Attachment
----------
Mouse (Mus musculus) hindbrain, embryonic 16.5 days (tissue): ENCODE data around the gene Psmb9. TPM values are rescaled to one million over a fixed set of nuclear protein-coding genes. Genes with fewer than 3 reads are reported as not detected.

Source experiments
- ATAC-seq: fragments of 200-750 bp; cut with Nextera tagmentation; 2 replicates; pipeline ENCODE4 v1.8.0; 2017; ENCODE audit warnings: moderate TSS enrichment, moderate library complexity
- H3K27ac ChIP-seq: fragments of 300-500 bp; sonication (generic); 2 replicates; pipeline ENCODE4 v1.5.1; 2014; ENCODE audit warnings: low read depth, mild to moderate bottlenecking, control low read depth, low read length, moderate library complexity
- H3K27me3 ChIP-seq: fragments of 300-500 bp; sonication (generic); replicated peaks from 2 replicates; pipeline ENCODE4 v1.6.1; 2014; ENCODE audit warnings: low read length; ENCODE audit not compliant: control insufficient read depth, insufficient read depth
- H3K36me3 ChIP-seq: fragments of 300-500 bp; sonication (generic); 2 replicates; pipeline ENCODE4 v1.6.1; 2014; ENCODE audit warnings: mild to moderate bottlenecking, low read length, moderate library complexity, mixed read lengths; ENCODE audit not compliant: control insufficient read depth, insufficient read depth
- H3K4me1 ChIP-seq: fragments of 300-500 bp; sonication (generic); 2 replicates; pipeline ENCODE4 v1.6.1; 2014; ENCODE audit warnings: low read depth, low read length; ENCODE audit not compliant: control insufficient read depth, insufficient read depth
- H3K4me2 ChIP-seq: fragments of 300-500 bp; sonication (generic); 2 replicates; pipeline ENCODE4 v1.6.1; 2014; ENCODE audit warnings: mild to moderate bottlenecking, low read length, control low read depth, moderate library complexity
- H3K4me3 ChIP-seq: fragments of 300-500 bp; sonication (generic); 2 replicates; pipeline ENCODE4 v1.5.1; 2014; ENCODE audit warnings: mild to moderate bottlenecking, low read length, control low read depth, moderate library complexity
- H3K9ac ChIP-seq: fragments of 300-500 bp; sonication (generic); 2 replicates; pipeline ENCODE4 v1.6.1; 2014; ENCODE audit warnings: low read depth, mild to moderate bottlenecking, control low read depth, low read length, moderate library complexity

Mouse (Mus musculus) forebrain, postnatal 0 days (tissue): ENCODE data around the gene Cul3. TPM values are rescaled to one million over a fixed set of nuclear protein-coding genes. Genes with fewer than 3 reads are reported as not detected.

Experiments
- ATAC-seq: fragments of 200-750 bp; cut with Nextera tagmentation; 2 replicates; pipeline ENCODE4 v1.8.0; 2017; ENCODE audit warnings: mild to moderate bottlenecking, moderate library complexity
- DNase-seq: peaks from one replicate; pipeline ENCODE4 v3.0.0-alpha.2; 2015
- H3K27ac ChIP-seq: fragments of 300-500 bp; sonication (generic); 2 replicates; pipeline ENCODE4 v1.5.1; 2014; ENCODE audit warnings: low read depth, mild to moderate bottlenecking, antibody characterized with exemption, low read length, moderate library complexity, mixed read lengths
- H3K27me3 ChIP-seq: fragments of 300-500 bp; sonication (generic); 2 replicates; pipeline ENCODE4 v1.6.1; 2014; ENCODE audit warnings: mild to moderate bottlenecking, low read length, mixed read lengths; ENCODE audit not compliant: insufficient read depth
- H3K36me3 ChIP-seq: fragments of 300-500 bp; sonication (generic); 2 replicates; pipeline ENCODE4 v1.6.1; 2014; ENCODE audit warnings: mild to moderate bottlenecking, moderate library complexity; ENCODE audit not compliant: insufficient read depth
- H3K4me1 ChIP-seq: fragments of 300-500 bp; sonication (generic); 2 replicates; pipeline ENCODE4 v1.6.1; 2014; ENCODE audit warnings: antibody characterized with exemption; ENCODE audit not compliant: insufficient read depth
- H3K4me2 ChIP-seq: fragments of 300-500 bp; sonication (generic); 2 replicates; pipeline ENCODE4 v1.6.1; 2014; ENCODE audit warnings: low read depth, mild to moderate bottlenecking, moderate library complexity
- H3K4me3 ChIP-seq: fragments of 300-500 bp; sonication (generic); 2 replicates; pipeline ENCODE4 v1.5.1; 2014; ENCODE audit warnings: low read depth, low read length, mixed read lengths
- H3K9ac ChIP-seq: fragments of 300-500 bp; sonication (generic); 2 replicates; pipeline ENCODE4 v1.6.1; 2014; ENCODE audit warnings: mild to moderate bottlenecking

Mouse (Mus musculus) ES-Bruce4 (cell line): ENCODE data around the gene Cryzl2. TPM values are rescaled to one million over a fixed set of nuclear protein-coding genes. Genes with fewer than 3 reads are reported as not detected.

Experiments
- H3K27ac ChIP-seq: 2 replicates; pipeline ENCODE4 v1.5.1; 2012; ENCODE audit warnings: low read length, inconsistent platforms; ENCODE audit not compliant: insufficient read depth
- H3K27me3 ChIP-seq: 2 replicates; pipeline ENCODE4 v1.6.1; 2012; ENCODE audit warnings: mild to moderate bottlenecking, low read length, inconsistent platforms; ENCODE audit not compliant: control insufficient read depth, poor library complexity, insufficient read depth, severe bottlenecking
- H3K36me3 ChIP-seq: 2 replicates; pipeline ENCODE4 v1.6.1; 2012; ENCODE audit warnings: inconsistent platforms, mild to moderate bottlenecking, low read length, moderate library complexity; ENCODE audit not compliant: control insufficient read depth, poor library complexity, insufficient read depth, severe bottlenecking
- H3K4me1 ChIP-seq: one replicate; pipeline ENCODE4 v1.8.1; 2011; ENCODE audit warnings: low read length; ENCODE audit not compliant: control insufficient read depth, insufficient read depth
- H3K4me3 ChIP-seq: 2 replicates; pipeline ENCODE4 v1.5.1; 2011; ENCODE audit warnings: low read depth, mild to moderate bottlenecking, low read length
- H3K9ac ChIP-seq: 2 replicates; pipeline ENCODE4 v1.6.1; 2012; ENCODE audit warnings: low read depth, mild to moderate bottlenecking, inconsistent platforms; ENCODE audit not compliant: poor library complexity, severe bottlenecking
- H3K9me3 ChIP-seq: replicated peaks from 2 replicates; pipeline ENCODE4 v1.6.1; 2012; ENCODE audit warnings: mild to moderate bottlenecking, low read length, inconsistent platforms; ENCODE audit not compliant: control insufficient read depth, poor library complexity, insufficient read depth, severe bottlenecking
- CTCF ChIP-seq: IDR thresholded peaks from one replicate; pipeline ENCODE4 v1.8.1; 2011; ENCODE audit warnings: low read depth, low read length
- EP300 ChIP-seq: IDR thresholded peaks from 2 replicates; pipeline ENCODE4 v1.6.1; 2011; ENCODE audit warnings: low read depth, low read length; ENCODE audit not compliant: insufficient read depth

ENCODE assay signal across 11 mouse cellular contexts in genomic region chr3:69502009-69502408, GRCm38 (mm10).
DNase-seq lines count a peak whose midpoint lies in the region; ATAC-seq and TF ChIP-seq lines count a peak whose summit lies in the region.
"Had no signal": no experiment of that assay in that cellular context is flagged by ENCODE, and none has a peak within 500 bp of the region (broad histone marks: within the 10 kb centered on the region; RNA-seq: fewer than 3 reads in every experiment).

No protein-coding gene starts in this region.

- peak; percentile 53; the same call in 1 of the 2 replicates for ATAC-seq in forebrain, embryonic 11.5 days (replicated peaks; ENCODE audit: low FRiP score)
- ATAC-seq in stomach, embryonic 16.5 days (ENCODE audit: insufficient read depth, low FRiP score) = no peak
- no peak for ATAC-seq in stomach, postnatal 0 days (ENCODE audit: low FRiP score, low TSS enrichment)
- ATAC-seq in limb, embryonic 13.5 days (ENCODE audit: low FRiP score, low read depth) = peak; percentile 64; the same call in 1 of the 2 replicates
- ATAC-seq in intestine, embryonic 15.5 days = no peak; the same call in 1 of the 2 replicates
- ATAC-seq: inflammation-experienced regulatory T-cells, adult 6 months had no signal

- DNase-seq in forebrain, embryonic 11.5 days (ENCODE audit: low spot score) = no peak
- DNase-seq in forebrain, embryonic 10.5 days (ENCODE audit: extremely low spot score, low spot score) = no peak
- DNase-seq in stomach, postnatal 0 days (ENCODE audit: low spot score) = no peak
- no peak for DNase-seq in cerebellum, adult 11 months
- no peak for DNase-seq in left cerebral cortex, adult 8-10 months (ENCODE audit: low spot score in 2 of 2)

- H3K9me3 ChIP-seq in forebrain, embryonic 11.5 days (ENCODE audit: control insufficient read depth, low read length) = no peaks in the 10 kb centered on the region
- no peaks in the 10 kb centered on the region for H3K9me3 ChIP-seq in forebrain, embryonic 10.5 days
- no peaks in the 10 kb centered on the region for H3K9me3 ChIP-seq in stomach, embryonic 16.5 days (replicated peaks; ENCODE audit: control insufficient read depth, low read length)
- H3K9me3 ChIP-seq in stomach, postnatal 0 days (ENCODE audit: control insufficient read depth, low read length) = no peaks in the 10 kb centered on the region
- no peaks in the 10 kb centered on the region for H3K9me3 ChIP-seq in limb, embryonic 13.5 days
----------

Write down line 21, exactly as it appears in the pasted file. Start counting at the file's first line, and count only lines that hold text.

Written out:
- H3K9ac ChIP-seq: fragments of 300-500 bp; sonication (generic); 2 replicates; pipeline ENCODE4 v1.6.1; 2014; ENCODE audit warnings: mild to moderate bottlenecking